Under Cornies' leadership 50 Hutterite families emigrated from Radichev, Chernigov province, near Melitopol in 1842 and founded the villages Huttertal and Johannesruh. Cornies founded Neuhalbstadt, a business and handicraft village, to provide the Molotschna settlement with an industrial and trade center.
Cornies was also instrumental in settling the nomadic Nogais, 17,000 of whom were made sessile after 1835 because of Cornies' efforts, although later they immigrated to Turkey. At the wish of the government, Cornies traveled to the distant Kalmuck steppes to advise these nomadic tribes there in settling.
Cornies particularly insisted that the educational system of the Mennonites was in need of reform. In 1818 he founded the Society for Christian Education, which built its first secondary school in Ohrloff in 1820. He also began a library and created a reading circle. Until 1843 the schools of the Mennonites in Russia were controlled by the church. As there were no trained teachers, farmer-teachers instructed the children. That year the schools were placed under the Society for Christian Education that was to co-operate with the church leaders. Cornies divided the Molotschna settlement into six school districts, planned for the improvement of the school buildings, dismissed a number of the most incompetent teachers, and insisted upon regular school attendance.
The curriculum itself, however, was in need of a thoroughgoing reform. The only sources of instruction were the ABC-book, Bible, catechism, and hymnbook. Among the major written contributions of Cornies in the field of education are his "General Rules Concerning Instruction and Treatment of School Children," which reveal the understanding and vision with which he sought to improve the system. Although Cornies was able to serve as chairman of the Society for Christian Education for only five years (1843-48), his long-range work constituted a real reform. It was Cornies who laid the foundation for the later development of the school system of the Mennonites in Russia. A year before his death the Department of Crown lands also placed the Chortitza schools under his control.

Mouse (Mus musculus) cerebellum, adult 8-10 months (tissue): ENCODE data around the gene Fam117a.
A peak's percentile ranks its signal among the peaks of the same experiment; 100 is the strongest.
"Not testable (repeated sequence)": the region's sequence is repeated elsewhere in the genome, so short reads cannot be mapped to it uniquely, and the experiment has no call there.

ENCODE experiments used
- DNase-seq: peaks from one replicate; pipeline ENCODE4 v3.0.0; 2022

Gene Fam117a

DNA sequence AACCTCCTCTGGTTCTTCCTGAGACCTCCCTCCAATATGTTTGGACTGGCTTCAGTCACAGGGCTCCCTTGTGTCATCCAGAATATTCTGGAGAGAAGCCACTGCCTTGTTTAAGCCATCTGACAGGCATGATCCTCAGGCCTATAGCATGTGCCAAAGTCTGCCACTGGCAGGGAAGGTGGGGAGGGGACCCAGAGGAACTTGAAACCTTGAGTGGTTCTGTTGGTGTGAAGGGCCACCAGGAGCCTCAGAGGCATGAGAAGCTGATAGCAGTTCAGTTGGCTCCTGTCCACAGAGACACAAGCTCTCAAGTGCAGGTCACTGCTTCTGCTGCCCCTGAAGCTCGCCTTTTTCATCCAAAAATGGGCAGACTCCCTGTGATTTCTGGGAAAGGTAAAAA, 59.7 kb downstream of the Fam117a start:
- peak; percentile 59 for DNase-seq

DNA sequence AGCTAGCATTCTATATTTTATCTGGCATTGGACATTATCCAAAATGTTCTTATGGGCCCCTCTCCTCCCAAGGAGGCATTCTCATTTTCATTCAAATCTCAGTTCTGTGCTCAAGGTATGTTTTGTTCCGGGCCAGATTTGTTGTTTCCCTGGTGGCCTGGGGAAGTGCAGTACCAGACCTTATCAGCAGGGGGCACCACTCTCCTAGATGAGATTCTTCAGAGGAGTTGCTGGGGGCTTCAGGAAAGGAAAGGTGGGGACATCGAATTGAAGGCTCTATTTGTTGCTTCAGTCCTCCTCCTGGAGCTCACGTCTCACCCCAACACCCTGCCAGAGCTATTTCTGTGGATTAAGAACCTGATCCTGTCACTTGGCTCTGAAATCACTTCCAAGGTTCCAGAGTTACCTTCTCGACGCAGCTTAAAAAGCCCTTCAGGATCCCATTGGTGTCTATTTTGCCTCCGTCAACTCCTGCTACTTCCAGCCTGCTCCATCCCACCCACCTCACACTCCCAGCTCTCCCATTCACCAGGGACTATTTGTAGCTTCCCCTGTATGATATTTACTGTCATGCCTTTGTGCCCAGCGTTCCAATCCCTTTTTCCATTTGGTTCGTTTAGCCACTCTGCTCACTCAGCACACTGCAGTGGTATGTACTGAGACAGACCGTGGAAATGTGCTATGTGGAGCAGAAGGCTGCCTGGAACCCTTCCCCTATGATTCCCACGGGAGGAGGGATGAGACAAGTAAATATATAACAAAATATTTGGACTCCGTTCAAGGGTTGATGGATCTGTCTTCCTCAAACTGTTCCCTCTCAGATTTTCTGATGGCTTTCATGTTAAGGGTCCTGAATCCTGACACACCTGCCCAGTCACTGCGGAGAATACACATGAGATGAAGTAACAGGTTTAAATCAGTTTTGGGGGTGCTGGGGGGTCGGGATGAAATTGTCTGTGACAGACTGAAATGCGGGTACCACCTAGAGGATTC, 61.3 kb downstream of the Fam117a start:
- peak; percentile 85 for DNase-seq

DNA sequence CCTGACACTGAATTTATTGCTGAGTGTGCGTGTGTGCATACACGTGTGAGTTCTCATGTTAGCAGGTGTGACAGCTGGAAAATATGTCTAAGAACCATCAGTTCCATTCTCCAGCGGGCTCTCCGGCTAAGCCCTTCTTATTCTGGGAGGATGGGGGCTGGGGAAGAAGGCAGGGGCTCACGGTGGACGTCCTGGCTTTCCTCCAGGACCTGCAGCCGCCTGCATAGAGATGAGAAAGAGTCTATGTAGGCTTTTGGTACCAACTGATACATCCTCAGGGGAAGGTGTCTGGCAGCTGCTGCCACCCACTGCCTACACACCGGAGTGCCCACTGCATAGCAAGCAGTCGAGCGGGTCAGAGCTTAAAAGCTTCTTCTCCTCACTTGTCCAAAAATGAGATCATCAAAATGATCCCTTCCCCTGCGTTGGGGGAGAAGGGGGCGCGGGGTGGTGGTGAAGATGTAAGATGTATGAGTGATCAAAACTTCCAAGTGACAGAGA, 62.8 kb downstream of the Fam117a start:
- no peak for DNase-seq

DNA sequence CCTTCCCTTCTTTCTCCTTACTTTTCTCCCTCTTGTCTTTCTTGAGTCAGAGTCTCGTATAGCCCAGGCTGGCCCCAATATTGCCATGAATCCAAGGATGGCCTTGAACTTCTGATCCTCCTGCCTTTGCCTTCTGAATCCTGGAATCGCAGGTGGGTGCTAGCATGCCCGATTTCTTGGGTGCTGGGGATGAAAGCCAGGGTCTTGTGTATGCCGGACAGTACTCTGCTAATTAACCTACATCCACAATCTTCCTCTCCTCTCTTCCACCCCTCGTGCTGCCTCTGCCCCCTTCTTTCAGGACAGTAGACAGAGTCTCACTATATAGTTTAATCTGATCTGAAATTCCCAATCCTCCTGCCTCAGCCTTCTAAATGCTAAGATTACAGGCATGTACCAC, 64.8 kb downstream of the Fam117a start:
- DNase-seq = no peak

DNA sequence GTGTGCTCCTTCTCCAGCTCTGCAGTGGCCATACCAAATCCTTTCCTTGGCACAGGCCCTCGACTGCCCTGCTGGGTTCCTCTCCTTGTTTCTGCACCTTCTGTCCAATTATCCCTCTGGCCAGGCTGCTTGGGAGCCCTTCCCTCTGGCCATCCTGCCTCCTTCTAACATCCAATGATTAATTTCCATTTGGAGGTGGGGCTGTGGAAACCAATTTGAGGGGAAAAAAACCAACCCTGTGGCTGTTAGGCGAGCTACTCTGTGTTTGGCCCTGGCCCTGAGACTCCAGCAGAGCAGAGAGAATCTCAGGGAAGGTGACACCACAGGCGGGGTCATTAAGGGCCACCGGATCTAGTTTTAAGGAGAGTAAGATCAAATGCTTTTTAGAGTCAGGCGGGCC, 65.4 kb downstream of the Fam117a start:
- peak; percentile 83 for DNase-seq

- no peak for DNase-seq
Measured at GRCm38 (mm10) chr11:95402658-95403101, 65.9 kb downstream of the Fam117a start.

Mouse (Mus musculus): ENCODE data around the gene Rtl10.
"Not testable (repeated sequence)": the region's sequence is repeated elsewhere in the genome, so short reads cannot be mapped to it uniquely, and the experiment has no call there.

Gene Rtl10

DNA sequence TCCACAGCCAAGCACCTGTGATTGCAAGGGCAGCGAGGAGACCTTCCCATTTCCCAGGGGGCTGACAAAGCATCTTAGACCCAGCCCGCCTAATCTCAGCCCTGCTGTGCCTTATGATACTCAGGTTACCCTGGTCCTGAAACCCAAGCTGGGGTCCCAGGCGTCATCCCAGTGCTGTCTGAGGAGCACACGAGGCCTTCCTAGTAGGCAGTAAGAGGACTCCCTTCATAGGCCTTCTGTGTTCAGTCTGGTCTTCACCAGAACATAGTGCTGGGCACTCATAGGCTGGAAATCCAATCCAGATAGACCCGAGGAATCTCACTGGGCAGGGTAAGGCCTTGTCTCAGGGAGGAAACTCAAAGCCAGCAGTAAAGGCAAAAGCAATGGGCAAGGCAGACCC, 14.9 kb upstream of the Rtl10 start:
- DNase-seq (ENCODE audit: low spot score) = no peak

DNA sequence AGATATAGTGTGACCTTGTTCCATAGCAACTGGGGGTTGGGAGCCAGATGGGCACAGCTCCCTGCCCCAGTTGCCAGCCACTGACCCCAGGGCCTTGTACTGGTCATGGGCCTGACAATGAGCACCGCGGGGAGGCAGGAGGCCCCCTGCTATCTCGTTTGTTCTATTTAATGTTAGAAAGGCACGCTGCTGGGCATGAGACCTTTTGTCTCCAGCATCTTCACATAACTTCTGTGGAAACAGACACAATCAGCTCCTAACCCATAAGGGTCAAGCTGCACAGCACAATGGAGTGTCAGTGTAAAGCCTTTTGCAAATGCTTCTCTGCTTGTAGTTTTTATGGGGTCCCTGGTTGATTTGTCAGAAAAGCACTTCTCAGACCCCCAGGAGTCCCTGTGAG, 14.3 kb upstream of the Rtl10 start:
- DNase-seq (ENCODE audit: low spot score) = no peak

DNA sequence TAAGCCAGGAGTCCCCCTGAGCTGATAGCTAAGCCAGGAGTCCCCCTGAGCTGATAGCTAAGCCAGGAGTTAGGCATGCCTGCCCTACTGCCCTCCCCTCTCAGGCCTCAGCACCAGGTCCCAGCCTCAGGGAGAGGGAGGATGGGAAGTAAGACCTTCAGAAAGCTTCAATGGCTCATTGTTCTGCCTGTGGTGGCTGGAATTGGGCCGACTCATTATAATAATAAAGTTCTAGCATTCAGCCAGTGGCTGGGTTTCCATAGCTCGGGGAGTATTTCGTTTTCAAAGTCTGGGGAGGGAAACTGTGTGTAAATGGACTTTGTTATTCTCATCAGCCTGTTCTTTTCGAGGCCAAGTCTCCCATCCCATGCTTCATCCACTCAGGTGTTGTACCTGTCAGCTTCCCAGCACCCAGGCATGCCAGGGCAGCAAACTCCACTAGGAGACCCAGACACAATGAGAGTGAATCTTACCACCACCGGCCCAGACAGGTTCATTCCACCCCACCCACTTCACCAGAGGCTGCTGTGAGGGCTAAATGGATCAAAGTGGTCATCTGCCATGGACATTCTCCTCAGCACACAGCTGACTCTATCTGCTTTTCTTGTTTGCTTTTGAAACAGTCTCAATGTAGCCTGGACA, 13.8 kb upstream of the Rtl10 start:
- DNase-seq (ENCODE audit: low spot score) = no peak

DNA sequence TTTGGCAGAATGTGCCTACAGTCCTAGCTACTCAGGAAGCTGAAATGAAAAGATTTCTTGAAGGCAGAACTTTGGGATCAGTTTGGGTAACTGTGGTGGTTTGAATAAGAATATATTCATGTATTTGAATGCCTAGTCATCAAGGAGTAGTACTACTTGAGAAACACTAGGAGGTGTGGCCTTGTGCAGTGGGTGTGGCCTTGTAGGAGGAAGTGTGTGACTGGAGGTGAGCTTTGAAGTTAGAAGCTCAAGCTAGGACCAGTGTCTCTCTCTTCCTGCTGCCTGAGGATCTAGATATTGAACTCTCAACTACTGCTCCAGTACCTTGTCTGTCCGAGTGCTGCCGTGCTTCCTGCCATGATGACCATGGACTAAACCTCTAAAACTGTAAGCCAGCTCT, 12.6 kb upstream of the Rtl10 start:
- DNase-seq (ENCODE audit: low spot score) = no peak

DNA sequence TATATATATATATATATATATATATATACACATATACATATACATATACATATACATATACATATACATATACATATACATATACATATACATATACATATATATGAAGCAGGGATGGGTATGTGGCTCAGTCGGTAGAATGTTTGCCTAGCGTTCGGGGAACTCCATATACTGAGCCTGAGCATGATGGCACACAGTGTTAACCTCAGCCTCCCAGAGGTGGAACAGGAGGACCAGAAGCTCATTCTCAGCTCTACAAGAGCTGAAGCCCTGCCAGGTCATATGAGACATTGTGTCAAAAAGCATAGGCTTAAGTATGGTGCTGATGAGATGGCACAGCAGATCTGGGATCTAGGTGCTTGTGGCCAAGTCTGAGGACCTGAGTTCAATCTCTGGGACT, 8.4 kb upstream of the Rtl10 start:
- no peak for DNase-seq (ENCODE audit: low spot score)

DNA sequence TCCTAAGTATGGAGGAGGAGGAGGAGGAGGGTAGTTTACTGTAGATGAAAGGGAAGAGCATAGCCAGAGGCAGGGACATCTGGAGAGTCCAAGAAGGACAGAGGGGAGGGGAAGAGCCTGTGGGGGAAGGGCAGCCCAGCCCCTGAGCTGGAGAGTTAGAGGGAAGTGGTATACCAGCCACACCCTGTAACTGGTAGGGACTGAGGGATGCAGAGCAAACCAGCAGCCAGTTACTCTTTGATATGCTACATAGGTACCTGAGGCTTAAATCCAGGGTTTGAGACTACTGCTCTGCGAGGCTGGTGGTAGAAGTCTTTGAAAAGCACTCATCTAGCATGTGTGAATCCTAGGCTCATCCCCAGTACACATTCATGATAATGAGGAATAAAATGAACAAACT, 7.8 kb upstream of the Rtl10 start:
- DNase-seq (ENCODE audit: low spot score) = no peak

On 13 March 1848, Cornies died at the early age of 59 years. A huge crowd attended his funeral, among who were many Ukrainians, Russians, Nogais, Molokans, and Tatars. His people placed a memorial for him in the cemetery at Ohrloff that, according to the wishes of the deceased, was a broken marble column. His wife had preceded him in death on 30 March 1847. Two children, Johann and Agnes, survived.
That Cornies' influence and activities spread beyond the limits of the settlement is shown by the esteem in which he was held by the South Russian authorities and by the government at St. Petersburg. The governor of New Russia and Bessarabia, Count Vorontsov, was a frequent guest at the Cornies home and sought his advice on problems concerning agriculture and cattle breeding. Ten years before his death the Committee of Scholars of the Department of Crown lands asked him to become an honorary member. Here also Cornies did exemplary work; he sent countless reports and charts regarding his work to the Committee and stimulated and advised the authorities at St. Petersburg.
The officials of Russia showed their appreciation of the great Mennonite pioneer by various honors. In 1825 Tsar Alexander I as well as the Crown Prince visited him. In 1837 he was received by Nicholas I at Simferopol. He refused honors and medals that were offered him on various occasions, accepting only a simple gold commemorative medal.
Cornies achieved more than anybody else in the realm of cultural and economic advancement among the Mennonites of Russia. In dealing with the opposition of religious leaders, ignorant conservative farmers, or personal opponents he could be ruthless. That he was able to carry through his mighty reforms in spite of great opposition was due to the fact that as representative of the authorities, he was endowed with almost unlimited powers and that he was self-sacrificing and upright in his dealings. A warm feeling of good will and a superb calmness marked his relationships with people. In spite of his great wealth and influence Cornies remained a plain Mennonite farmer.
Epp, D. H. Johann Cornies, Züge aus seinem Leben und Wirken. Berdyansk, 1909.
Friesen, Peter M. Die Alt-Evangelische Mennonitische Brüderschaft in Russland (1789-1910) im Rahmen der mennonitischen Gesamtgeschichte. Halbstadt: Verlagsgesellschaft "Raduga", 1911: 75 ff.
Harder, M. S. "Johann Cornies - Pioneer Educator." Mennonite Life (October 1948): 5-7, 44.
Hege, Christian and Christian Neff. Mennonitisches Lexikon, 4 vols. Frankfurt & Weierhof: Hege; Karlsruhe: Schneider, 1913-1967: v. I, 347.
Neff, Christian. "Was aus einem einfachen Bauersmann werden kann." Mennonitischer Gemeinde-Kalender (1914): 83-95.
Quiring, Walter. "Johann Cornies - A Great Pioneer." Mennonite Life (July 1948): 30-34, 38.
Unruh, Benjamin H. "Johann Cornies zum hundertjährigen Todestag." Der Mennonit I (1948): 54-55.
 Cite This Article
Quiring, Walter. "Cornies, Johann (1789-1848)." Global Anabaptist Mennonite Encyclopedia Online. 1955. Web. 1 Apr 2015. http://gameo.org/index.php?title=Cornies,_Johann_(1789-1848)&oldid=128435.
Quiring, Walter. (1955). Cornies, Johann (1789-1848). Global Anabaptist Mennonite Encyclopedia Online. Retrieved 1 April 2015, from http://gameo.org/index.php?title=Cornies,_Johann_(1789-1848)&oldid=128435.